keywords = "8-aminoquinoline, Africa, G6PD, Gametocyte, Glucose-6-phosphate dehydrogenase deficiency, Malaria, Plasmodium falciparum, Primaquine, Transmission",
author = "Eziefula, {Alice C.} and Roly Gosling and Jimee Hwang and Hsiang, {Michelle S.} and Teun Bousema and {Von Seidlein}, Lorenz and Chris Drakeley",
year = "2012",
doi = "10.1186/1475-2875-11-360",
language = "English (US)",
volume = "11",
journal = "Malaria Journal",
issn = "1475-2875",
publisher = "BioMed Central",

}

TY - JOUR

T1 - Rationale for short course primaquine in Africa to interrupt malaria transmission

AU - Eziefula, Alice C.

AU - Gosling, Roly

AU - Hwang, Jimee

AU - Hsiang, Michelle S.

AU - Bousema, Teun

AU - Von Seidlein, Lorenz

AU - Drakeley, Chris

PY - 2012

Y1 - 2012

N2 - Following the recent successes of malaria control in sub-Saharan Africa, the gametocytocidal drug primaquine needs evaluation as a tool to further reduce the transmission of Plasmodium falciparum malaria. The drug has scarcely been used in Africa because of concerns about its safety in people with glucose-6-phosphate dehydrogenase (G6PD) deficiency. The evidence base for the use of primaquine as a transmission blocker is limited by a lack of comparable clinical and parasitological endpoints between trials. In March 2012, a group of experts met in London to discuss the existing evidence on the ability of primaquine to block malaria transmission, to define the roadblocks to the use of primaquine in Africa and to develop a roadmap to enable its rapid, safe and effective deployment. The output of this meeting is a strategic plan to optimize trial design to reach desired goals efficiently. The roadmap includes suggestions for a series of phase 1, 2, 3 and 4 studies to address specific hurdles to primaquines deployment. These include ex-vivo studies on efficacy, primaquine pharmacokinetics and pharmacodynamics and dose escalation studies for safety in high-risk groups. Phase 3 community trials are proposed, along with Phase 4 studies to evaluate safety, particularly in pregnancy, through pharmacovigilance in areas where primaquine is already deployed. In parallel, efforts need to be made to address issues in drug supply and regulation, to map G6PD deficiency and to support the evaluation of alternative gametocytocidal compounds.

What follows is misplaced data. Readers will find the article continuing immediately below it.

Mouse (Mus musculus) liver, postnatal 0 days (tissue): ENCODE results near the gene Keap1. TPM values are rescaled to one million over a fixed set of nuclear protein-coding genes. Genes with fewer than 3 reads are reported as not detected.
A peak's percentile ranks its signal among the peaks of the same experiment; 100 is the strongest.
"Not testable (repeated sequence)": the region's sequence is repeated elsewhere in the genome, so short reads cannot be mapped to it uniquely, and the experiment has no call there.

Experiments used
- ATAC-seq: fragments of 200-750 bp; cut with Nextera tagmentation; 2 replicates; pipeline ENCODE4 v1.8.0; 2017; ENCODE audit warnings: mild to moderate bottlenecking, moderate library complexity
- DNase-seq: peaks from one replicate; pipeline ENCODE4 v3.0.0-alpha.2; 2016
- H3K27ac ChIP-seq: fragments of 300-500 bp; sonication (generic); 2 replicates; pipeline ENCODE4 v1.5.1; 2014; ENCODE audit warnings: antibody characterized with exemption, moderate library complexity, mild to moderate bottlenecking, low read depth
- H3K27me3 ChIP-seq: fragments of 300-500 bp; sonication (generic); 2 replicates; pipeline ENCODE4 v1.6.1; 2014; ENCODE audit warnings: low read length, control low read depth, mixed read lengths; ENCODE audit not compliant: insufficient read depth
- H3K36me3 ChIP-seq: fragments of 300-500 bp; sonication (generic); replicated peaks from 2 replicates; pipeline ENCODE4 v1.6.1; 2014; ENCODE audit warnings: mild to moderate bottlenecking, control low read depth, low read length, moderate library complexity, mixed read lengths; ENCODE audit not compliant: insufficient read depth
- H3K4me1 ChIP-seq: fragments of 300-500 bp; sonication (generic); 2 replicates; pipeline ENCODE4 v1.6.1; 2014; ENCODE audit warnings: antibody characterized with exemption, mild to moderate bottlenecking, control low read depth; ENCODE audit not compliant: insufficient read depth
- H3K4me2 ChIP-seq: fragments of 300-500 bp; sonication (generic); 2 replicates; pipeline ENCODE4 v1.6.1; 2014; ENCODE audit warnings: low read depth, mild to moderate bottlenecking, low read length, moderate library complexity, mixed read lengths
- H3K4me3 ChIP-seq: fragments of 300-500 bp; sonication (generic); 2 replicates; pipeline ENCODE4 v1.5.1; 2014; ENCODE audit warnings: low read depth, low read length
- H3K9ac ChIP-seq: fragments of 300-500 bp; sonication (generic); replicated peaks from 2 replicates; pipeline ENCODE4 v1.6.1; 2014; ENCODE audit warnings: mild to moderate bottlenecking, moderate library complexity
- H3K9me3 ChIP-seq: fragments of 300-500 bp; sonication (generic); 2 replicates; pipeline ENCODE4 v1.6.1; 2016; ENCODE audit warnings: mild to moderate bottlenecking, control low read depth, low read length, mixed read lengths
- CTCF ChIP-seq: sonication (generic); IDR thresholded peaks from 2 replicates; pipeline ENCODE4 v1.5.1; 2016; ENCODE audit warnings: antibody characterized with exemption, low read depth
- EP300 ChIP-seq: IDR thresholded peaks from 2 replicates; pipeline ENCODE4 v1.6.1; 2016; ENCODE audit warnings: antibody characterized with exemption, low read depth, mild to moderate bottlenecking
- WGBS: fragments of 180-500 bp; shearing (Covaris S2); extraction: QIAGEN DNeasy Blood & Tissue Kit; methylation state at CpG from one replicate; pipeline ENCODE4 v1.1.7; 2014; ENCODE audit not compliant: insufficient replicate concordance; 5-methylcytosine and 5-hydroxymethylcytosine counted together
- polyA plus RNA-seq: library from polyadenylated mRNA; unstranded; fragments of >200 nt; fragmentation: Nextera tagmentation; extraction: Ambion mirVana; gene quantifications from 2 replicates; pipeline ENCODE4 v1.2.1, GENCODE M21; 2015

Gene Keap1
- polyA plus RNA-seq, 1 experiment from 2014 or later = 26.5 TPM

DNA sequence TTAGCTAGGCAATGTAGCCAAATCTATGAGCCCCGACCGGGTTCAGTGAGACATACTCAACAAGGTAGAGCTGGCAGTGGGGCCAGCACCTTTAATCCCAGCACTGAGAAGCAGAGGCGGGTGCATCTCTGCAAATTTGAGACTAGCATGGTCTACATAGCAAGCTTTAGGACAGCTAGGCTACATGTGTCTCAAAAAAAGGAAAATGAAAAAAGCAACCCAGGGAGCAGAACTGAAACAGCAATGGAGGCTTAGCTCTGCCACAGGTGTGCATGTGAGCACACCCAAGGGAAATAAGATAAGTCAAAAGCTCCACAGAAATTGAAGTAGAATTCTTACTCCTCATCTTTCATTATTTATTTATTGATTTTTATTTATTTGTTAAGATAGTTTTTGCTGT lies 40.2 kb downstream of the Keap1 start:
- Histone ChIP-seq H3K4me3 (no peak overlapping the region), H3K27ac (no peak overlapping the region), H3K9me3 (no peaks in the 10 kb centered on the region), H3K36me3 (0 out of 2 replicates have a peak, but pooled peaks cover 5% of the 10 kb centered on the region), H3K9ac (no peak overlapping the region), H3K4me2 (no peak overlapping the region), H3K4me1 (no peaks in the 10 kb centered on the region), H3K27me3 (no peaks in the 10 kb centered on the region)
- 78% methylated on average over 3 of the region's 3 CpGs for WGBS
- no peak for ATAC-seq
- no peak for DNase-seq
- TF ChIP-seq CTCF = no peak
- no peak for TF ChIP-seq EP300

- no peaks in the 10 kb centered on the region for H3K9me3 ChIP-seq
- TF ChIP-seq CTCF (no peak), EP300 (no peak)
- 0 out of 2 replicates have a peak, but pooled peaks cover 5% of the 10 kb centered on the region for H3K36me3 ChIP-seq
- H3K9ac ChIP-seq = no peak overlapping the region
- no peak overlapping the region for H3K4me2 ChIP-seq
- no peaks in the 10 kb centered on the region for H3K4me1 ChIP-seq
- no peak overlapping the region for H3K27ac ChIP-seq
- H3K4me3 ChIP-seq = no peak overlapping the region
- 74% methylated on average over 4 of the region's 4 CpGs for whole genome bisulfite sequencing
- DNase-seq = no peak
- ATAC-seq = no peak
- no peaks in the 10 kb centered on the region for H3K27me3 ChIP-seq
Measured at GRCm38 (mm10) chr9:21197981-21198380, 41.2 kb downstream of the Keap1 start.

AB - Following the recent successes of malaria control in sub-Saharan Africa, the gametocytocidal drug primaquine needs evaluation as a tool to further reduce the transmission of Plasmodium falciparum malaria. The drug has scarcely been used in Africa because of concerns about its safety in people with glucose-6-phosphate dehydrogenase (G6PD) deficiency. The evidence base for the use of primaquine as a transmission blocker is limited by a lack of comparable clinical and parasitological endpoints between trials. In March 2012, a group of experts met in London to discuss the existing evidence on the ability of primaquine to block malaria transmission, to define the roadblocks to the use of primaquine in Africa and to develop a roadmap to enable its rapid, safe and effective deployment. The output of this meeting is a strategic plan to optimize trial design to reach desired goals efficiently. The roadmap includes suggestions for a series of phase 1, 2, 3 and 4 studies to address specific hurdles to primaquines deployment. These include ex-vivo studies on efficacy, primaquine pharmacokinetics and pharmacodynamics and dose escalation studies for safety in high-risk groups. Phase 3 community trials are proposed, along with Phase 4 studies to evaluate safety, particularly in pregnancy, through pharmacovigilance in areas where primaquine is already deployed. In parallel, efforts need to be made to address issues in drug supply and regulation, to map G6PD deficiency and to support the evaluation of alternative gametocytocidal compounds.

KW - 8-aminoquinoline

KW - Africa

KW - G6PD

KW - Gametocyte

KW - Glucose-6-phosphate dehydrogenase deficiency

KW - Malaria

KW - Plasmodium falciparum

KW - Primaquine

KW - Transmission

UR - http://www.scopus.com/inward/record.url?scp=84867900297&partnerID=8YFLogxK

UR - http://www.scopus.com/inward/citedby.url?scp=84867900297&partnerID=8YFLogxK

U2 - 10.1186/1475-2875-11-360

DO - 10.1186/1475-2875-11-360

M3 - Article

C2 - 23130957

AN - SCOPUS:84867900297

VL - 11

JO - Malaria Journal

JF - Malaria Journal

SN - 1475-2875

M1 - 360

ER -